A study in JAMA Oncology evaluated re-administration of immune checkpoint blockade in cancer patients who experienced a grade 2 or higher immune-related adverse event.
For cancer patients who have experienced a grade 2 or higher immune-related adverse event (irAE), re-administration of immune checkpoint blockade may be safe, a retrospective cohort study published in JAMA Oncology found. Additional studies are needed to validate these findings.
“It’s excellent that somebody actually looked at this group of patients because we do know that there is a toxicity rate associated with giving checkpoint inhibitors,” said Sapna Patel, MD, associate professor in the Department of Melanoma Medical Oncology at The University of Texas MD Anderson Cancer Center, during an interview with Cancer Network.
Approximately 8% of patients who receive programmed death 1 (PD-1) or programmed death ligand 1 (PD-L1) inhibitor monotherapy have a grade 3 or 4 irAE, and with combination therapy, the rate is even higher, with approximately 50% of patients having a grade 3 or 4 irAE.
The study included a cohort of 93 adults who had a grade 2 or higher irAE while on PD-1 or PD-L1 inhibitor therapy. Of the 93 patients, 40 had re-administration of PD-1 or PD-L1 inhibitor therapy and 53 patients permanently discontinued treatment.
Overall, 45% of patients (18 of 40) who had re-administration of PD-1 or PD-L1 inhibitor therapy did not have an irAE. Among the 55% of patients (22 of 40) who did have additional irAEs, most (17 of 22) had the same type of event and a minority had a different type of event (5 of 22). For patients who had a second irAE, 38% were of grade 2, 48% were of grade 3, and 14% were of grade 4, and the event was not worse than the first event.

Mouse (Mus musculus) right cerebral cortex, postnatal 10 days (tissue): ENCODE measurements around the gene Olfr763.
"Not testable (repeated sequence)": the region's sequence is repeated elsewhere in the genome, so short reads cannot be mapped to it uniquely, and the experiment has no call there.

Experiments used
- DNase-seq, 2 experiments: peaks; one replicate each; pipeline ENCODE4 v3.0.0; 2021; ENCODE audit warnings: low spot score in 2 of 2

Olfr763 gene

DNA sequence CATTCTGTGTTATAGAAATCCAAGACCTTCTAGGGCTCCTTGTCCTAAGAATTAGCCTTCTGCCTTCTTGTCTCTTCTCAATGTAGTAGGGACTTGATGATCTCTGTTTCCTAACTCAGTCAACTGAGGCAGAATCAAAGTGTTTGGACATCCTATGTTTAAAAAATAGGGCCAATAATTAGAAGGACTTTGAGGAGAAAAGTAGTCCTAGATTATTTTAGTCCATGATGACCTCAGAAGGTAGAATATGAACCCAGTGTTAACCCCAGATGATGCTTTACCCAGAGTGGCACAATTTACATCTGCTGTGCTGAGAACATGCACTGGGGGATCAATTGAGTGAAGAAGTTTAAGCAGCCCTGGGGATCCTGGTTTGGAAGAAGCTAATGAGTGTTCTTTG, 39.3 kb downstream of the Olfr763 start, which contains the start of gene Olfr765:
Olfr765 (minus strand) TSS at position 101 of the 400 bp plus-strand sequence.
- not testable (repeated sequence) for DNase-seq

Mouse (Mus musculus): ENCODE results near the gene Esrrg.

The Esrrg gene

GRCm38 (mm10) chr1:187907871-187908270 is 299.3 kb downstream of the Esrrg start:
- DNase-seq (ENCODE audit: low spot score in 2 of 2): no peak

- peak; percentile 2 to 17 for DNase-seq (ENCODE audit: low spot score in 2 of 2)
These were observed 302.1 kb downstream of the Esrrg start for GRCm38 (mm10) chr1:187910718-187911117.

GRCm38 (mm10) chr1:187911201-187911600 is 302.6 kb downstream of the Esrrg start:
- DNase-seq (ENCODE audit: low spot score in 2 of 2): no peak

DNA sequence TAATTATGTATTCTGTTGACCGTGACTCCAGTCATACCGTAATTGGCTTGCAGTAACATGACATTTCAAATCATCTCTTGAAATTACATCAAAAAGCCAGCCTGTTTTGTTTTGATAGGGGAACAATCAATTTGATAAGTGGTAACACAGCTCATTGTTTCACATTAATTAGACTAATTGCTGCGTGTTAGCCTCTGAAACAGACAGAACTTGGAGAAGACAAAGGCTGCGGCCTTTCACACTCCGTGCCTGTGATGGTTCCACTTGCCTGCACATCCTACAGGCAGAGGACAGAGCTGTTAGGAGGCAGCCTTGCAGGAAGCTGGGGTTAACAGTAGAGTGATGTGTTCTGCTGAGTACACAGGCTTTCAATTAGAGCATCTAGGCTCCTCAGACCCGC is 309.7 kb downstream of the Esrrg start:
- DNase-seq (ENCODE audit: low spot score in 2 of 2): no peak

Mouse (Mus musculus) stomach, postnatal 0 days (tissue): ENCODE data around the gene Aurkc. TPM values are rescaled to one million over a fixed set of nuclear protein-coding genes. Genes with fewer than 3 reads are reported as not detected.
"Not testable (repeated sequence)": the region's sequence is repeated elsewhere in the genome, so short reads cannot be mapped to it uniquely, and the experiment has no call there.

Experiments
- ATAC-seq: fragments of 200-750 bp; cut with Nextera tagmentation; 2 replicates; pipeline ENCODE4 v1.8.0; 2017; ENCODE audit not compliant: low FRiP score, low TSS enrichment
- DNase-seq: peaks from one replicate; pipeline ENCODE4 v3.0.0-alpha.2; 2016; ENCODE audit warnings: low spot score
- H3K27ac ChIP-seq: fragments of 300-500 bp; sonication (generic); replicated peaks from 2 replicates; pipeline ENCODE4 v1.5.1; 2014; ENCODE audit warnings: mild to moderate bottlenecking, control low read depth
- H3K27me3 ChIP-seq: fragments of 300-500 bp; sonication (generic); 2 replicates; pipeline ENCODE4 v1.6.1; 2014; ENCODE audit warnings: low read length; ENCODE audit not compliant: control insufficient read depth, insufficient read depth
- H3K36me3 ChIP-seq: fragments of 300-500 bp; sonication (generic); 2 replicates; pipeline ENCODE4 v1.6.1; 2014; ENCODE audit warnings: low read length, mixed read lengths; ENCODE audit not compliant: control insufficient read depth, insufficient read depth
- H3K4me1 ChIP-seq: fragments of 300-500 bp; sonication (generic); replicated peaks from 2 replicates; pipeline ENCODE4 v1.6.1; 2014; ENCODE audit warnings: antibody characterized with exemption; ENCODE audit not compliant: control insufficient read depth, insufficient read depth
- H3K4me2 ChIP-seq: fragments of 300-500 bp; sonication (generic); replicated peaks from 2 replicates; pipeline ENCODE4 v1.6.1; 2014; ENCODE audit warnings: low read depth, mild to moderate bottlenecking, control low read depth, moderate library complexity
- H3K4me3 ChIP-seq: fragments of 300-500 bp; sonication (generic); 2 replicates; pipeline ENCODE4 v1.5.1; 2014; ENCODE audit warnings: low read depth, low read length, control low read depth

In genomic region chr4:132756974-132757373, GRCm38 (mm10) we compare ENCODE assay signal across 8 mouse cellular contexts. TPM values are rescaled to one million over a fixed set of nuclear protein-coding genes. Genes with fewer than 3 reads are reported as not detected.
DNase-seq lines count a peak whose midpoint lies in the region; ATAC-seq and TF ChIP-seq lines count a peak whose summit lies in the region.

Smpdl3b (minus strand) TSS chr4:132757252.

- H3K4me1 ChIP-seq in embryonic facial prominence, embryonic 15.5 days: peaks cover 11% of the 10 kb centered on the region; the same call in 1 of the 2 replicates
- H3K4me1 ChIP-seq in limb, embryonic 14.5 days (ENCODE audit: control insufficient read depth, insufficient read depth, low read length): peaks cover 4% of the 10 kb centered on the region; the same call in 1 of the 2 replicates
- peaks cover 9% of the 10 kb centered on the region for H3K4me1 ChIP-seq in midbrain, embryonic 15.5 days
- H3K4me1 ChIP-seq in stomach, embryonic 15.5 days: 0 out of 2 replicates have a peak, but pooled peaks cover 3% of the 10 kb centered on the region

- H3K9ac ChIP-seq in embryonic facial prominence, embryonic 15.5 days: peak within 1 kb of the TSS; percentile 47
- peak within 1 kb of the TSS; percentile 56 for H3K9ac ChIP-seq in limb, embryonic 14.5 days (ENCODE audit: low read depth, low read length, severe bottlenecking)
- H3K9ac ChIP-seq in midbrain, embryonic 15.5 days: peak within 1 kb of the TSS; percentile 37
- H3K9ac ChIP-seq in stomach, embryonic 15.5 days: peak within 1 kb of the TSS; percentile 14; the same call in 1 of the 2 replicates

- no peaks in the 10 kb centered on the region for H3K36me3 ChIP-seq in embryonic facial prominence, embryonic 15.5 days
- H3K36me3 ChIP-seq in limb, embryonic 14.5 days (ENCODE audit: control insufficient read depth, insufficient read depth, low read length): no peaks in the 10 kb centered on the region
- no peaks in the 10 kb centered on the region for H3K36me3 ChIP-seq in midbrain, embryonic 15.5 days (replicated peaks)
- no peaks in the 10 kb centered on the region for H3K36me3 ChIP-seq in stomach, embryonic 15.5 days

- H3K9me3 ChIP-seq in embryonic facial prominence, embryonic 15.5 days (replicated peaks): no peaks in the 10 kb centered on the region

If a blanket statement were made that patients who have had a side effect cannot have more therapy, Patel said, “we would be withholding [therapy] from 45% of people who potentially will not have another side effect to this.”
The study also showed that, for patients who had recurrence of an irAE after re-administration, the time interval between starting PD-1 or PD-L1 inhibitor therapy and having an irAE was a median of 6 weeks shorter than those who did not experience a second irAE after re-administration (9 vs 15 weeks; P = .04). “These are things we’ve often anecdotally felt,” said Patel.
Although re-administration may be safe, patients who had re-administration of PD-1 or PD-L1 inhibitor therapy had no statistically significant difference in progression-free survival compared with patients who permanently discontinued therapy. “It’s not clear that re-challenge gives you more of a benefit yet,” said Patel. She cautioned, “Of course, it was a small study, so if they had more patients, maybe that [benefit] would tease out.”
While the study provides insights, Patel noted that there’s “still a little bit of a gap” in terms of the safety of re-administering PD-1 or PD-L1 inhibitor therapy. She explained that the guidelines and the prescribing information for most immune checkpoint inhibitors specify when to permanently discontinue the drug, which is typically with a grade 4 side effect. However, if a patient had a high-grade side effect, such as a grade 3/4, she asked, “Do you resume therapy, even when the package insert states to permanently discontinue for grade 4 side effects?”
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